With the beginning of winter one month away, I viewed the Last Days of Autumn in-person for the first time. It was my birthday — Saturday, November 21st — and I was in Los Angeles for 2015’s DesignerCon. The coarse studio and gallery opening was that night, exhibited within being the Last Days of Autumn sculpture. Specifically, a resin version hand-painted by collaborator Amanda Visell, one used as the master for the vinyl Shiver edition.

The Concept of Last Days of Autumn

The original Last Days of Autumn piece debuted at the 2014 Stroke Art Fair in Munich, Germany. As the sculpture displayed at the open studio, this was a resin cast version that had been hand-painted by Visell. While it was unknown at the time, coarse and Visell would continue to make works together using a similar theme to this one. That theme being a struggle between mankind and nature.

This aspect is key to the tale behind this piece, one that is reprinted on the underside of the lid to the vinyl version’s beautiful box. Through the fable-like story, we’re introduced to the components in the Last Days of Autumn set: The Old Log, the lone survivor of a once lush forest, and the Boys & Girls who are tasked with finding firewood so their village might survive the forthcoming winter.

My Impressions of the Old Log

Like a fine art interpretation of a vintage cartoon, the 11.5” tall Old Log is wonderfully executed, with perfectly positioned outgrowths and a tactilely pleasing grooved bark. The figure’s palpable sadness is accentuated by excised elements, each of which is provided as a display extra — ones that can be placed around the figure or even slotted back into place on its body.

All the rings of the tree trunk are painted rather than sculpted, which gives a beautiful contrast to the bark’s feel. When you’re looking at the top, you might notice that there’s an inset magnet — one which allows for any of the children to be removed from their acrylic base and affixed securely on The Old Log.

My Impressions of the Boys & Girls

The two Boy and two Girl characters each have their own unique pose, proudly holding aloft their removable axe accessories. All the children stand between 4.5” and 6” tall, and I really love the thought that went into presenting their individual identities — from blissfully closed eyes, lost in a moment of ecstatic joy, to wide-eyed, toothy grins, happiness beaming forth. All the while, the four retain a familial feel through their shared golden locks and similar bedtime attire, nightgowns on the gals and drop seat pajamas for the guys.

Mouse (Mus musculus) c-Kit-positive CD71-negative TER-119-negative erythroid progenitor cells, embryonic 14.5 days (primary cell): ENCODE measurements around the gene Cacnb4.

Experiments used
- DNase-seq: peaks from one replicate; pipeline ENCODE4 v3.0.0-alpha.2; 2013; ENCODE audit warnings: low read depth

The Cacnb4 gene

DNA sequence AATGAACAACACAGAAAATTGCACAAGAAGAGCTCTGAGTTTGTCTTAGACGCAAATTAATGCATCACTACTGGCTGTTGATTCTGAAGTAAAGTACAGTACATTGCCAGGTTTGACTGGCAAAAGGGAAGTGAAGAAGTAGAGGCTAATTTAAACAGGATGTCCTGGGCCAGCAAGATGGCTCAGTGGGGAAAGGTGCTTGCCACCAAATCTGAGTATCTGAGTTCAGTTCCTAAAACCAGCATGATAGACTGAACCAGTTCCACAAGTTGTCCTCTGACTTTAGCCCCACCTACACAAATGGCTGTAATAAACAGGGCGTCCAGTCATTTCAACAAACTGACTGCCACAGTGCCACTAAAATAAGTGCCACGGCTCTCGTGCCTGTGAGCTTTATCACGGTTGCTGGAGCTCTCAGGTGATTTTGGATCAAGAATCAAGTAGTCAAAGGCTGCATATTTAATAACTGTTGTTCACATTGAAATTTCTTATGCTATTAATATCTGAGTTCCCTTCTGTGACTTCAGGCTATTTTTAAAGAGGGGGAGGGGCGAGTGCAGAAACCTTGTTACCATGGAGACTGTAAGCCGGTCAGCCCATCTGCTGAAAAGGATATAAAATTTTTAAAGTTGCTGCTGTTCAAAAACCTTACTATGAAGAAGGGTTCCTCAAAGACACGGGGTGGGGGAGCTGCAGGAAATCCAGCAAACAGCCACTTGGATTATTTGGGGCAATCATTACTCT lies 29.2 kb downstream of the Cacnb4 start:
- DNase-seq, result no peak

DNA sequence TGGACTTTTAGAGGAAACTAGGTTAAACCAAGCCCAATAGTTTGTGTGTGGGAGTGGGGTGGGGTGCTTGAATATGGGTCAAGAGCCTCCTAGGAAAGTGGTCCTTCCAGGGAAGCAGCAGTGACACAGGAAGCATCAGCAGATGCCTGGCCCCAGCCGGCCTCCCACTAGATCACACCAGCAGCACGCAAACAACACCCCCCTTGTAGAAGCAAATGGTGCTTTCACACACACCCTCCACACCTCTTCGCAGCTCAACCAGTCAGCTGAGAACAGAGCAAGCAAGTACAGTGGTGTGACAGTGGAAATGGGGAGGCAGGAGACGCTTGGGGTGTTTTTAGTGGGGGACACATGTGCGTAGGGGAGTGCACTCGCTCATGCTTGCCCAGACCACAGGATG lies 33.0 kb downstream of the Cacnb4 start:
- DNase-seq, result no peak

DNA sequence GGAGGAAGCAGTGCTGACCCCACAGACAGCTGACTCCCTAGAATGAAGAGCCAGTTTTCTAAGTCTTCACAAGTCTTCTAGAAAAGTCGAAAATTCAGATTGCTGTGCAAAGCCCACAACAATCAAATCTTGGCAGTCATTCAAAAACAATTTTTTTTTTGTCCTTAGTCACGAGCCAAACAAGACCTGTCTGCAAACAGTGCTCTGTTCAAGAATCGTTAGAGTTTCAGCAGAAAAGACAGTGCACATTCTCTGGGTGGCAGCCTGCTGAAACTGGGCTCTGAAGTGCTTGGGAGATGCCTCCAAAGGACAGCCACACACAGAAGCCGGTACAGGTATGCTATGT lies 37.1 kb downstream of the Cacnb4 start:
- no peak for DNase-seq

My Impressions of the Last Days of Autumn

Last Days of Autumn Full Set
Not only does the whole set powerfully explore mankind’s exploitation of nature, but it really balances coarse’s sculptural creativity and Visell’s artistic aesthetic. Back when I reviewed Visell’s Ferals figure line from Kidrobot (see here), I touted the manner in which her brush applied feel was emulated and it is even more pristinely captured here, the colors having a more subtle, hand-painted interplay rather than a machine-like, spot application appearance.

Though none of these individual pieces have articulation, meaning they are true vinyl sculptures, the sheer number of parts in this diorama set — including fallen leaf pieces — really provide the owner with the a near infinite number of choices, allowing one to curate the work’s appearance in their personal display space.

Editions of Last Days of Autumn [show]

For more information on coarse:
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For more information on Amanda Visell:
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